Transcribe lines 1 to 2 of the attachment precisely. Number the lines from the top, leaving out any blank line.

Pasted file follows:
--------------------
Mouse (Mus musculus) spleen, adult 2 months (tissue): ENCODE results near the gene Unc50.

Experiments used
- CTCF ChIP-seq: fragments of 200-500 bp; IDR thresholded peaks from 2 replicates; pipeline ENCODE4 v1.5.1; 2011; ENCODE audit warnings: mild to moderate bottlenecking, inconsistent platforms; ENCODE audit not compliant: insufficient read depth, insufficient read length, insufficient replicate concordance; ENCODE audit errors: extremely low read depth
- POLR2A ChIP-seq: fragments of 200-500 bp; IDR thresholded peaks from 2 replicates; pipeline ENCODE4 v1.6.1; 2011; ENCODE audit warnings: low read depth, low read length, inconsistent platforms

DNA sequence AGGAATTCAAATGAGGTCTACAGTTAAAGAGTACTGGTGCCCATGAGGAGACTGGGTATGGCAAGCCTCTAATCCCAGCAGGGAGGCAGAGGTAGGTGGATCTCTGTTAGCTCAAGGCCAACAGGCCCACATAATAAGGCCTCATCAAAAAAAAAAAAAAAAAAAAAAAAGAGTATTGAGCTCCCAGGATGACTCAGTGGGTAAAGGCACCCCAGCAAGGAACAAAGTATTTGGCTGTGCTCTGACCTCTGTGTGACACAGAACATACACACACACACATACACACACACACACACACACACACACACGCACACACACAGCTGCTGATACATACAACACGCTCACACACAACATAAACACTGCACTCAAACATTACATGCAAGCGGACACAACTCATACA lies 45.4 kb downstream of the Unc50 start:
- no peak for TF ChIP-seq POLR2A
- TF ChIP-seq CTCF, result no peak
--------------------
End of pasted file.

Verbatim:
Mouse (Mus musculus) spleen, adult 2 months (tissue): ENCODE results near the gene Unc50.

Experiments used